Actor / Actress Character
Jackie Coogan Lester Tile
Steve Bond Joel
Carel Struycken Gypsy Forest Fire Survivor/The Monster
Debbie Thureson Nancy
Lori Lethin Bobbie
Robert Wald Skip
Philip Wenckus Greg
Jackson Bostwick Mark O'Brien
Gayle Gannes Gail
Garry Goodrow Sgt. Parsons
Ted Hayden Frank Sylvester
Connie Hunter Mary Sylvester
John Leslie (uncredited) Gypsy


The movie was filmed in 1978 in Utah.[3]


It premiered on November 11, 1984, in the United States, with a limited theatrical release[4] and Thorn EMI Video released it in 1988 on VHS.[citation needed]


Charles Tatum from awarded the film one of fivestars, stating, "There is not one minute of suspense here." Tatum summarized by saying, "Sure, most of the slasher films of the 1980's were not worth the celluloid they were filmed on, but this video nightmare may well be the dullest produced".[5] Hysteria Lives! gave the film a negative review, stating, "THE PREY is dumb, boring (I had to push needles into my legs just to stop from slipping into a catatonic state), and pitifully indulgent".[6]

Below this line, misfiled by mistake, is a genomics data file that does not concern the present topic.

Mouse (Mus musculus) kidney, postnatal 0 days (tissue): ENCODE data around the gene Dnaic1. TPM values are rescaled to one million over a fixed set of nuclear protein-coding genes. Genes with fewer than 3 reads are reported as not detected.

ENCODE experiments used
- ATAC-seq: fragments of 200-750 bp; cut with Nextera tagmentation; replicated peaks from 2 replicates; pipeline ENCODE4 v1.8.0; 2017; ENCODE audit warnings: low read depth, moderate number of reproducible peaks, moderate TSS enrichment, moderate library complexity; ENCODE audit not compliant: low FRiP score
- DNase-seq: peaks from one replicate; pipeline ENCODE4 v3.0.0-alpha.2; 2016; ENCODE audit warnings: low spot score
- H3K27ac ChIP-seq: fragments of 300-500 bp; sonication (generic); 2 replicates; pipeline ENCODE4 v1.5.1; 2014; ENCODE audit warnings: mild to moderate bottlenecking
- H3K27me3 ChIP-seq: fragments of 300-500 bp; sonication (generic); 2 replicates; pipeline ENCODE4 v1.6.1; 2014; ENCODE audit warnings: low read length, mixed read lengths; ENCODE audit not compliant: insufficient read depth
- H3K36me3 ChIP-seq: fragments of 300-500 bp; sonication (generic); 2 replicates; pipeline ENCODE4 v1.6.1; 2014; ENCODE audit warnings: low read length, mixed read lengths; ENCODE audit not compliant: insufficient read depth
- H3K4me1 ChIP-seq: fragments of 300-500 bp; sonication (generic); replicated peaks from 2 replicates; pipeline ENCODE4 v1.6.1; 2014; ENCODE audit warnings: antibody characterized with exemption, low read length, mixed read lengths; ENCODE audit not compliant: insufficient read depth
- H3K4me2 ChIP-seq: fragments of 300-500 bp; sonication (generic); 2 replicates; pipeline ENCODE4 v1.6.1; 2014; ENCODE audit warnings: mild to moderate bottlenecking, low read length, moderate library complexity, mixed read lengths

The film was not without positive reviews. Josh Gratton from gave the film a score of three out of four, stating, "Often criticized for its pace and inserts of nature footage, I fail to see the problem that people have with this aspect of the movie. As if the forest being shot in it wasn’t gorgeous enough, the extra bits of insects and wildlife going about their nightly duties add a grounding to the film that captures what many are unable to do while in your [sic] own home. The shots don’t even last for THAT long, and the overall pacing isn’t an issue with me whatsoever. When you have lovable characters like the mirror-obsessed city gal Gail and the dopey banjo-playing ranger Mark who tells jokes to animal friends, I fail to grasp what detestable being others appear to rag on".[7] Dread Central gave the film a positive review calling it "an effective little backwoods slasher offering some vicious kills and a memorable, downbeat shock ending".[8] John Kenneth Muir also gave the film a positive review, calling it, "A modest but noteworthy entry into the mountain man/slasher genre".[9]


  1. ^ Top 10 Axe Murdering Maniacs
  2. ^ Saturday Nightmares: The Prey (1984)
  3. ^ CULT MOVIE REVIEW: The Prey (1984) « John Kenneth Muir
  4. ^ The Prey (1984)
  5. ^ Tatum, Charles. "Movie Review - Prey, The (1984) - eFilmCritic". Charles Tatum. Retrieved 10 October 2014. 
  6. ^ "THE PREY". Hysteria Hysteria Retrieved 10 October 2014. 
  7. ^ Gratton, Josh. "Underrated 80's Slasher: "The Prey" (1984) Review". Slasher Slasher Studios. Retrieved 10 October 2014. 
  8. ^ Serafini, Matt. "Saturday Nightmares: The Prey (1984) - Dread Central". Dread Matt Serafini. Retrieved 23 September 2015. 
  9. ^ Muir, John. "John Kenneth Muir's Reflections on Cult Movies and Classic TV: CULT MOVIE REVIEW: The Prey (1984)". John Kenneth Muir. Retrieved 10 October 2014.